Detroit: Become Human is an adventure game that is more narrative story than action. Starring hundreds of real-life actors supported by a new game engine, the characters are stunningly rendered — especially when played on the PS4 Pro. Those who are familiar with developer Quantic Dream and director David Cage will be well acquainted with the heavy dialogue and story driven gameplay. Those who have never experienced any of their previous work such as the game Heavy Rain or the short film Kara can look to Telltale Games titles such as The Walking Dead or The Wolf Among Us for a gameplay comparison.
Overall, Detroit: Become Human puts the players in the shoes of Conner, Markus, and returning from the short film, Kara. Each of whom are androids in the near future, who are faced with the questions of what it really means to be human. Players that are fans of the HBO series Westworld will find some of the same philosophical questions behind the show are also relevant here. The challenge in Detroit: Become Human is based on choices. In both of my play throughs, each lasting roughly 10 hours, I found myself second-guessing each of my choices. The possibility of getting one of my characters or someone close to them killed as a result of my choices always seemed to exist. This expectation is set by the tutorial sequence which made it very clear that I could end up permanently killing off a character by making the “wrong” choice.
Instead of Detroit: Become Human, you might be inclined to call this title Social Justice: The Video Game. The heavy dialogue does not subtlety represent Detroit: Become Human’s themes of racial and social equality, but enthusiastically thrusts the themes in the player’s face repeatedly. But while that criticism is accurate, I cannot for certain say this storytelling method was unnecessary. Looking at the social-political climate of today, it is important that our art reflect what we inherently should see as right and wrong as well as be a representation of our current state of affairs. Regardless of how heavy-handed it may feel, Detroit: Become Human demonstrates how sometimes human beings aren’t shit, and how irrational, selfish, and dangerous we can be, especially to the people and things we feel are not worthy of our respect.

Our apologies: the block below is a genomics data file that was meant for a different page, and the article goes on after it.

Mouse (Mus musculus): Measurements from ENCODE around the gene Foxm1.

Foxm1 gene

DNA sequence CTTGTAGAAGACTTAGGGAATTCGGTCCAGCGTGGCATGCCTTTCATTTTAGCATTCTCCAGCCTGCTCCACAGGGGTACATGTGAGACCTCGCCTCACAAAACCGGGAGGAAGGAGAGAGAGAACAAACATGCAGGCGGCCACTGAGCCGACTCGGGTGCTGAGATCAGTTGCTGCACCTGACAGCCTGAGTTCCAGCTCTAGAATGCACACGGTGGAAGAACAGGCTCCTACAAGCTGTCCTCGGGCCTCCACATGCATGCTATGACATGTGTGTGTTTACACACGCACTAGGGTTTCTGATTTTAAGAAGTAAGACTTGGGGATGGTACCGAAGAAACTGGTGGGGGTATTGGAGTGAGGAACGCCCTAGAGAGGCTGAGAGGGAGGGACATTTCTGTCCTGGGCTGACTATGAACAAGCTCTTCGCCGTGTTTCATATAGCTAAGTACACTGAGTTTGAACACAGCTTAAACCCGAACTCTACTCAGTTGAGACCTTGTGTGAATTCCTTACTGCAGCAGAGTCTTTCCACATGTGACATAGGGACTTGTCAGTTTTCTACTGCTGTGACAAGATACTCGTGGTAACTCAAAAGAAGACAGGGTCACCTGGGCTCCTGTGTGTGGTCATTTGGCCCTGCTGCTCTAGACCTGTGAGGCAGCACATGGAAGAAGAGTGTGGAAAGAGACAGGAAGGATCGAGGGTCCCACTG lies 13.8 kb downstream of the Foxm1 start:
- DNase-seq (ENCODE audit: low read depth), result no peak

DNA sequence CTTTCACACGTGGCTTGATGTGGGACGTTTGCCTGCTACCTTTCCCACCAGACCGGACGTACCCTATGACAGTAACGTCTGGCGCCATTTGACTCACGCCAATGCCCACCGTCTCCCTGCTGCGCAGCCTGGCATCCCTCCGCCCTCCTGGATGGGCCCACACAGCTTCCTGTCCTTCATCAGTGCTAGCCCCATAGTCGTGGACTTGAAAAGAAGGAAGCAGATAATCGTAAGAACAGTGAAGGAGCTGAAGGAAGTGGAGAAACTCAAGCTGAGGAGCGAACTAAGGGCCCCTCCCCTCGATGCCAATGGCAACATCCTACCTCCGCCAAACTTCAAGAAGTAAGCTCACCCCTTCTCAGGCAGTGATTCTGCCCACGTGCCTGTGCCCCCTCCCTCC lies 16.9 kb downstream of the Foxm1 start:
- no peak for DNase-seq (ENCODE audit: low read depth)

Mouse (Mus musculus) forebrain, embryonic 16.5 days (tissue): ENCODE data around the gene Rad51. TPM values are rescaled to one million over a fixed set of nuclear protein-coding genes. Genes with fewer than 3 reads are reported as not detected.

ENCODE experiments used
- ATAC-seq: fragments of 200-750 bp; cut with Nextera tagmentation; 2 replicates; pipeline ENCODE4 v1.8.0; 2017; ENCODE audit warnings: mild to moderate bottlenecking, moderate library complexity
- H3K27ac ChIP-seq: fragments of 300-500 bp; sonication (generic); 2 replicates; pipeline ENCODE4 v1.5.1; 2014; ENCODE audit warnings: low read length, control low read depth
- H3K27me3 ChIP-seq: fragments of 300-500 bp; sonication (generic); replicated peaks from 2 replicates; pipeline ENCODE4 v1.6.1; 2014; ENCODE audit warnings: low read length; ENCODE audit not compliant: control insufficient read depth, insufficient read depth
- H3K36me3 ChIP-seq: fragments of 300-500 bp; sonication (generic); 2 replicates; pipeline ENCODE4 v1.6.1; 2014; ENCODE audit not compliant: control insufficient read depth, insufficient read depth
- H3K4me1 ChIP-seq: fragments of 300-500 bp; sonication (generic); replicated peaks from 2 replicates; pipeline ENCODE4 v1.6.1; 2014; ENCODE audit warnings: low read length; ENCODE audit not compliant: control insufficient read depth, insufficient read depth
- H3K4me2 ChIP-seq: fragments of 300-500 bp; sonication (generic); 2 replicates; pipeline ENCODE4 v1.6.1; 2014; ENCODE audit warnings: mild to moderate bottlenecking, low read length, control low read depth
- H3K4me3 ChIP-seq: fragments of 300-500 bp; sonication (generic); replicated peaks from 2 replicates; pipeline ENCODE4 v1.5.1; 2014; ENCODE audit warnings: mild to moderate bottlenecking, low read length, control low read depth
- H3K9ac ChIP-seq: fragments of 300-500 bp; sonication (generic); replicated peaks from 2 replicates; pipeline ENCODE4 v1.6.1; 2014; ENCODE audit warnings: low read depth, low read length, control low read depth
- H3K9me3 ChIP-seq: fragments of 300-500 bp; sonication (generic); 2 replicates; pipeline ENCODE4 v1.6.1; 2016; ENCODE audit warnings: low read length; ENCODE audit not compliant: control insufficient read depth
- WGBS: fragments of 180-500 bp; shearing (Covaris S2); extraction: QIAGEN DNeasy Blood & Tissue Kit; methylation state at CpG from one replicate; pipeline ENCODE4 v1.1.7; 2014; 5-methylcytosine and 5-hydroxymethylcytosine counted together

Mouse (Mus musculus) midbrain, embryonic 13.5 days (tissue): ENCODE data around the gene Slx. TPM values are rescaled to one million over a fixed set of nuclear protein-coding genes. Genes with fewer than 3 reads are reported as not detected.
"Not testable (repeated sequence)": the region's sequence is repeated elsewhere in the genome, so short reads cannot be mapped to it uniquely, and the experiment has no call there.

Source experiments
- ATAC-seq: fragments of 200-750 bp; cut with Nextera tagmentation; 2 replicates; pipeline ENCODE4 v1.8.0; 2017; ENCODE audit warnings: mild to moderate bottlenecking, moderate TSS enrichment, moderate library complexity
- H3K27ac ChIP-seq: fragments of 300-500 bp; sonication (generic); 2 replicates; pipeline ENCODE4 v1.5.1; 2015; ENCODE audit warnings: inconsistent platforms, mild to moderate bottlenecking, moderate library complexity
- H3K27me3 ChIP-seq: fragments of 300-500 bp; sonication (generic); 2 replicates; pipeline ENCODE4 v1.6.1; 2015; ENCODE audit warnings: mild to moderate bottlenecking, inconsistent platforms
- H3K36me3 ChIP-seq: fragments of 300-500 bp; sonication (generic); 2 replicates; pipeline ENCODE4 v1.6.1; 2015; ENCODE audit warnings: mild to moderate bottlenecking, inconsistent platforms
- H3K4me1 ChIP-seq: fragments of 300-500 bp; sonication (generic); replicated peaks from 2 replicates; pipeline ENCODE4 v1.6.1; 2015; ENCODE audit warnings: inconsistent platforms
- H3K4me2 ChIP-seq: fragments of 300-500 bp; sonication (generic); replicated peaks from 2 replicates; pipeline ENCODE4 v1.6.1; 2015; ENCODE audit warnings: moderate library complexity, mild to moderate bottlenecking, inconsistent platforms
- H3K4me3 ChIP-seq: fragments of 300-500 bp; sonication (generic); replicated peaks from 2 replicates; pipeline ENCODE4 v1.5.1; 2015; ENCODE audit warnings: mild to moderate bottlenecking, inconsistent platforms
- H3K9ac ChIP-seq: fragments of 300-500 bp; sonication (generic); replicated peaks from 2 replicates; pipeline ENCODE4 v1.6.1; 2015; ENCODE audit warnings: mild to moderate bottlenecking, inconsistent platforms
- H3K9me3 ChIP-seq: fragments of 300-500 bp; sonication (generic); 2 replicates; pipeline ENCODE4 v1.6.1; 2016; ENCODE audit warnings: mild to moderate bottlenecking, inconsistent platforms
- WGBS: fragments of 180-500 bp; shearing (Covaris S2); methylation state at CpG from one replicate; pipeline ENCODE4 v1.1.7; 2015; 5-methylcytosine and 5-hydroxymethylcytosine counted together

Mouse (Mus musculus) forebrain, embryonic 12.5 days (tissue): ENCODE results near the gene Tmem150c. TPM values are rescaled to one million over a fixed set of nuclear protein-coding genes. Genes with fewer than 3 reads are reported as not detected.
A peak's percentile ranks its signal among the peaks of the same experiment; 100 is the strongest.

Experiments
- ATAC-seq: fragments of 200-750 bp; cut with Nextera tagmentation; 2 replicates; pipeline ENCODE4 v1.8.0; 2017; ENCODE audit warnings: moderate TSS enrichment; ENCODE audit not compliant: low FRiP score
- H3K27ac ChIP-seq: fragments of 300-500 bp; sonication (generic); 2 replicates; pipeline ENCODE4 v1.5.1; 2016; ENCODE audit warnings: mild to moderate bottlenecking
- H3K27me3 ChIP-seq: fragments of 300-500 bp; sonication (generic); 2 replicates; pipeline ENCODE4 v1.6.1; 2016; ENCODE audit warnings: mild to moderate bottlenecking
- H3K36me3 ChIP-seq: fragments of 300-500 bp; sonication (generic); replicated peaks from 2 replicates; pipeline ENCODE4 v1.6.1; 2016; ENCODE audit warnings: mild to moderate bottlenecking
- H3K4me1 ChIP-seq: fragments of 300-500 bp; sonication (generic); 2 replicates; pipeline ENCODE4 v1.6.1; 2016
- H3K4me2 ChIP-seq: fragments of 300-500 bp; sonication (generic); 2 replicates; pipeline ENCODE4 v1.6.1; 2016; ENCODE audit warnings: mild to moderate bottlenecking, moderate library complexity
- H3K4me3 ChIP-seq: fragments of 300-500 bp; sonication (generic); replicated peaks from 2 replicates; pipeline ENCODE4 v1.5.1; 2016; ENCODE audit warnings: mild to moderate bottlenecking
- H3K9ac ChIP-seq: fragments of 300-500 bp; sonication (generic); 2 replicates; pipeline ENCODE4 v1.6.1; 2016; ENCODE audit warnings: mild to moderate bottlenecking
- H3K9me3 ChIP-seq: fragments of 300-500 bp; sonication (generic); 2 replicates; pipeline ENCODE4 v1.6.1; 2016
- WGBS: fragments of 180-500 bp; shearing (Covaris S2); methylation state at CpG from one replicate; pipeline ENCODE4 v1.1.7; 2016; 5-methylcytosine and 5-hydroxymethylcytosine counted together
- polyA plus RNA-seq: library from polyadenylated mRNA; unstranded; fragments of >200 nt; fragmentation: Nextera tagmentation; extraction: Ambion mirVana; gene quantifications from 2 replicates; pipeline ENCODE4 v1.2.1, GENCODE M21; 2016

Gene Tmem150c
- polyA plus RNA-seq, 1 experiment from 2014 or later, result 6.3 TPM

At the end of each section of gameplay, the player is shown the series of branching paths that exist as well as the path the player takes based on their choices. This is incredibly beneficial because it demonstrates that the choices matter and that the game is worth replaying to see the different occurrences. After playing the story more than once, I can attest that the choices matter a great deal, and Kara, Conner, and Markus can be much different based on what decisions the player makes for them.
If anyone ever questions if video games are an art form I will use Detroit: Become Human as a response. While the game is far from perfect, it is beautiful in many ways. I have already stated how realistic the graphics are, but until you see Markus being a complete graphical representation of actor Jesse Williams, and see him interact with people on city streets, it might not hit home. As graphical capabilities have improved, video games look more and more like movies. Detroit: Become Human almost feels like a movie at times, which is both a positive and negative. It’s a positive when you listen to the soundtrack and understand that each character’s soundtrack is produced by a different composer. It’s a negative when you spend too much time watching the game instead of playing it yourself.
Despite its flaws, Detroit: Become Human is a beautiful work of art and an effective social commentary. And while this game likely won’t appeal to the majority of consumers, games like this are good for the culture and necessary. It is a welcome experience when, behind the action we experience in a game, some the game actually wants to tell us something. Whether you appreciate what Detroit: Become Human is saying or appreciate how it is said is up to you as a player. As a reviewer, and lifelong fan of this medium, I would say the most important thing is to appreciate Quantic Dream for trying to say it.